A change in the coordinate system configuration can affect the available range of motion and velocities. Therefore, the parameterization of the individual movements must also be adapted.

 

Figure 8: Configuration Procedure for Coordinate Systems (PI).

 

Additional Functions

Referencing

The Homing operating mode is used to perform a referencing run to the motor axis zero points that define the Cartesian zero point of the hexapod platform.

 

Since the PI portfolio includes both hexapods with absolute measuring sensors and hexapods with incremental measuring systems, all information regarding the referencing method and zero points is only used within the hexapod controller to calculate an absolute actual position for the PLC. Therefore, referencing is always performed as drive-controlled Homing. The necessary parameters for configuration of the referencing run are already stored in the hexapod controller. The PLC only has to start and stop the

referencing run process. The start takes place by changing the Mode of Operation and setting bit 4 in the Controlword of the X-axis. The current status of the referencing run is then displayed in the Statusword of the X-axis.

 

Dead-Time Compensation

The various mechanisms that ensure that the hexapod moves exactly on the path planned by the user require computing time. However, this so-called dead time can be compensated for on many controllers. The dead time is composed of time for communication and time for interpolation. Therefore, the dead time for the hexapod controller depends on the set EtherCAT cycle time. The dead time can be calculated as follows for any cycle time:

 

๐‘ก๐‘‘๐‘’๐‘Ž๐‘‘ = 4 ∗ ๐‘ก๐‘๐‘ฆ๐‘๐‘™๐‘’ + 5 ∗ ๐‘ก๐‘–๐‘›๐‘ก๐‘’๐‘Ÿ๐‘๐‘œ๐‘™๐‘Ž๐‘ก๐‘–๐‘œ๐‘› ๐‘๐‘ข๐‘“๐‘“๐‘’๐‘Ÿ

 

๐‘ก๐‘‘๐‘’๐‘Ž๐‘‘:  Dead time

 

๐‘ก๐‘๐‘ฆ๐‘๐‘™๐‘’:  Cycle time

 

๐‘ก๐‘–๐‘›๐‘ก๐‘’๐‘Ÿ๐‘๐‘œ๐‘™๐‘Ž๐‘ก๐‘–๐‘œ๐‘› ๐‘๐‘ข๐‘“๐‘“๐‘’๐‘Ÿ: ๐ผ๐‘›๐‘ก๐‘’๐‘Ÿ๐‘๐‘œ๐‘™๐‘Ž๐‘ก๐‘–๐‘œ๐‘› b๐‘ข๐‘“๐‘“๐‘’๐‘Ÿ

− time = 2 ๐‘š๐‘ 

 

A cycle time of one millisecond results in a dead time of 14 milliseconds. In addition to calculation of this time, empirical optimization is recommended.

 

Quick-Stop Function for Emergency Stop

If a quick stop is requested during a movement, such as in the context of an emergency stop of the system, the hexapod is brought to a standstill with the maximum possible deceleration. The integrated path interpolation ensures that the hexapod continues to move on the previously requested path.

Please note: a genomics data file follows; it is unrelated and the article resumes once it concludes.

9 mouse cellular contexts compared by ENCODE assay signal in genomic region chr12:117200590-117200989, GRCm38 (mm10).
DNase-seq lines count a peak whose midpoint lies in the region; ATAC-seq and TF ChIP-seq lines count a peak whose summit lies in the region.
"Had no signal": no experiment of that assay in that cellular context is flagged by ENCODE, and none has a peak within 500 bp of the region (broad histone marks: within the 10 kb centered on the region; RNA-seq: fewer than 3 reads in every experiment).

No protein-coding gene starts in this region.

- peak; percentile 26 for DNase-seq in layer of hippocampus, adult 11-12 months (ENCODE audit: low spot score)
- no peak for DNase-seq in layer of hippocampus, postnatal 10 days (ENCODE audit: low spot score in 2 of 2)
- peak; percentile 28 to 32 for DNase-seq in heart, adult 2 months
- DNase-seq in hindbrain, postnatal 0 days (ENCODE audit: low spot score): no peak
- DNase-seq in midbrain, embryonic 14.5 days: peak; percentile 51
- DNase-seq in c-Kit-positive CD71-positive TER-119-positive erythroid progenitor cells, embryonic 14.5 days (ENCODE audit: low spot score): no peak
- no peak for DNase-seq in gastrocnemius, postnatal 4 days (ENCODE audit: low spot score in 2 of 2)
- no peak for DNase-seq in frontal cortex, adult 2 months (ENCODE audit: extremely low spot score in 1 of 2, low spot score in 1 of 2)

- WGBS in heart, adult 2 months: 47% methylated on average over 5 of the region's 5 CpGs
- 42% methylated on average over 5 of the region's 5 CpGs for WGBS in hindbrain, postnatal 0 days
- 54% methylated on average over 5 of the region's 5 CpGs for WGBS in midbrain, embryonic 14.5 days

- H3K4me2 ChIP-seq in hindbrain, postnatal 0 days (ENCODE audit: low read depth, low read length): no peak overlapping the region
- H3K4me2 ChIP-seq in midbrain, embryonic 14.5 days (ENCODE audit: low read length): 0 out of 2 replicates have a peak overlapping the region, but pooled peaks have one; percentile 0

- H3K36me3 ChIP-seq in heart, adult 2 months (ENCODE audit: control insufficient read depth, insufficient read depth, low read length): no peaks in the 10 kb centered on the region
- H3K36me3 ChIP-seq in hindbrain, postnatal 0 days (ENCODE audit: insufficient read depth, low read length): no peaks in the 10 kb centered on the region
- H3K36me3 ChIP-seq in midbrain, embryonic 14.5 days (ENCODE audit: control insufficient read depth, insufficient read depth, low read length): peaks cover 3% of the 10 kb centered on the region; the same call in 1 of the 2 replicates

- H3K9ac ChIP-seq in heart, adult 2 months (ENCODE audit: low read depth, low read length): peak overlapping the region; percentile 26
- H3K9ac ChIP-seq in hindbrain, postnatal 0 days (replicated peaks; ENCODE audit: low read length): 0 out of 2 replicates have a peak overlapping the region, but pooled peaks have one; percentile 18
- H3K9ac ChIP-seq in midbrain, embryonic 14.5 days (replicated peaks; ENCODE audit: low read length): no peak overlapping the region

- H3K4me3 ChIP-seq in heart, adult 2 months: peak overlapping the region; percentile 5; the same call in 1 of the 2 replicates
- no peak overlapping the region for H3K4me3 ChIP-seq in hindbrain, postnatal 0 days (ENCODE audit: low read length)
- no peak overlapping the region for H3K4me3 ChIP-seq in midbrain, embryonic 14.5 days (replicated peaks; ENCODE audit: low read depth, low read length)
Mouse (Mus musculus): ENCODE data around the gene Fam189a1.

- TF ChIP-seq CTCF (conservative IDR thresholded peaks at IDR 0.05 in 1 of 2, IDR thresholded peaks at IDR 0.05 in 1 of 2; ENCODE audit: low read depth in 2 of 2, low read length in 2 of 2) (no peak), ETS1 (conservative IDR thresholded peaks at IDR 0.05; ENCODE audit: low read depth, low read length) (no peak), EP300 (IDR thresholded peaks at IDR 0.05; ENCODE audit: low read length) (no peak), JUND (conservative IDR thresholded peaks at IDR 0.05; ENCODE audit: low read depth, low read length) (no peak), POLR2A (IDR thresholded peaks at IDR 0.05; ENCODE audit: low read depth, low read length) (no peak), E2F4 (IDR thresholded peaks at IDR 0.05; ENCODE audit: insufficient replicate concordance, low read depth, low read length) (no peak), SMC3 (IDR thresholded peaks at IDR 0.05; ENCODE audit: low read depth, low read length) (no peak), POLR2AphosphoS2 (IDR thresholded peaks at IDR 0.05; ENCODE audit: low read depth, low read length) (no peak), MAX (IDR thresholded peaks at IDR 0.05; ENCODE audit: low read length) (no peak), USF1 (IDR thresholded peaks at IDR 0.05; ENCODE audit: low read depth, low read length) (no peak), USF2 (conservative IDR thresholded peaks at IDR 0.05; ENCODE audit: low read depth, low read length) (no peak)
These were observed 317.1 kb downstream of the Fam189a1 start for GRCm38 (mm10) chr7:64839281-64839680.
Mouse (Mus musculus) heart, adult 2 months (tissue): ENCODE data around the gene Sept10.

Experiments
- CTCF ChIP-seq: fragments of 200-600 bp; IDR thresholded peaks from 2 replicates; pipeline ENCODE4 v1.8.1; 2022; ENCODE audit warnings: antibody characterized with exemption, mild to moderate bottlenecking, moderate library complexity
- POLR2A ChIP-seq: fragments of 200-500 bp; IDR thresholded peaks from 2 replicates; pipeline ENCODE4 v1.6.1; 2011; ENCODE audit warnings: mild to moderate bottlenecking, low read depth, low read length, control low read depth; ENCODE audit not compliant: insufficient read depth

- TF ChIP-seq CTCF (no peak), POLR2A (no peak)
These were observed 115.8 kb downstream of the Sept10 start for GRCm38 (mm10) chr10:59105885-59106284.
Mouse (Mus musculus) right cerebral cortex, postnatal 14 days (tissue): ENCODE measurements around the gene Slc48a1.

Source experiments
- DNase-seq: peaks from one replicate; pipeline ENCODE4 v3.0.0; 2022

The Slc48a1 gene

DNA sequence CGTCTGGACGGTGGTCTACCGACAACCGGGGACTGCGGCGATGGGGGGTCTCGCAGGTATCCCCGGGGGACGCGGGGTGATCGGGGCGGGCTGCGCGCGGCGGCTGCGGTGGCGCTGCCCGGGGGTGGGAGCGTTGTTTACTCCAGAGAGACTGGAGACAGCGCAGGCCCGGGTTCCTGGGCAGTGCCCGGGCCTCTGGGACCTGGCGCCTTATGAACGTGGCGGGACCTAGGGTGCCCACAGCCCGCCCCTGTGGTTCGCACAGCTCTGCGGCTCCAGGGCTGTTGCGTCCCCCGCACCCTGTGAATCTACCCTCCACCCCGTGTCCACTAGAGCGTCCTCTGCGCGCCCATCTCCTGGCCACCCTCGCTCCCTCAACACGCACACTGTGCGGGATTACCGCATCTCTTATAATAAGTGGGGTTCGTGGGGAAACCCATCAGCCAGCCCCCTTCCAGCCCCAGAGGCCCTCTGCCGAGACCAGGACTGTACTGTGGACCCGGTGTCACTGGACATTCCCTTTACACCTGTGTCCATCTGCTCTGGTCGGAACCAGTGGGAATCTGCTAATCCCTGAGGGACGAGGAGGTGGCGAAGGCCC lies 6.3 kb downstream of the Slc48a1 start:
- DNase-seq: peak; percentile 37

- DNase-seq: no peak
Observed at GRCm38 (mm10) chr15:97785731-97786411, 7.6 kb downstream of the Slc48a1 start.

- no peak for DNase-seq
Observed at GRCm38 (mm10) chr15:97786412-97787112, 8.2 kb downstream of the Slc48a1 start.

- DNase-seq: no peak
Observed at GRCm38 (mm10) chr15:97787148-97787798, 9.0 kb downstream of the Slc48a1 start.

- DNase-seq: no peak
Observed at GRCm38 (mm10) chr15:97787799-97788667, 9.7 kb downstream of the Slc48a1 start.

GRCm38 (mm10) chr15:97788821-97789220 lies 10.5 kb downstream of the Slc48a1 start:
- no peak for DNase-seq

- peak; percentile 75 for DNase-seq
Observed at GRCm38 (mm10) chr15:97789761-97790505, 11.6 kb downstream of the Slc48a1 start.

Command via GCS

The initial commissioning of the hexapod system should always be carried out via the PI software. All required parameters are also queried and can then be transferred to the PLC. Ethernet and RS-232 interfaces are available on the hexapod controller.

 

Even with the EtherCAT interface activated, it is possible to send GCS commands at any time via the Ethernet and RS-232 interfaces on the hexapod controller. However, as soon as the individual axes are set to the status Operation enabled by the PLC, all GCS commands that command or stop a movement, as well as commands that result in a change of the displayed current position, are blocked.

 

Details on commanding with PI’s own GCS command set can be found in the relevant manuals and user documentation.

 

*EtherCAT® is a registered trademark and patented technology licensed from Beckhoff Automation GmbH, Germany.

 

About the Author

Dr. Steffen Schreiber is Senior Expert on Hexapod Development at PI.  He has been working for many years with fieldbus systems, especially EtherCAT. He is driven in particular by the challenge of optimally integrating parallel-kinematic systems, such as hexapods.

 

About Physik Instrumente L.P.

Physik Instrumente L.P. (PI) is a leading manufacturer of nanopositioning, linear actuators and precision motion-control equipment for photonics, nanotechnology, semiconductor and life science applications.   PI has been developing and manufacturing standard and custom precision products with piezoelectric and electromagnetic drives for over 50 years.  The company has been ISO 9001 certified since 1994, and with more than 350 granted and pending patents, provides innovative, high-quality solutions for OEM and research.  PI has a worldwide presence with 10 subsidiaries and over 1,300 staff.

 

For more information please contact Stefan Vorndran, VP Marketing for Physik Instrumente L.P.; 16 Albert St., Auburn, MA 01501; Phone 508-832-3456, Fax 508-832-0506; email stefanv@pi-usa.us; www.pi-usa.us.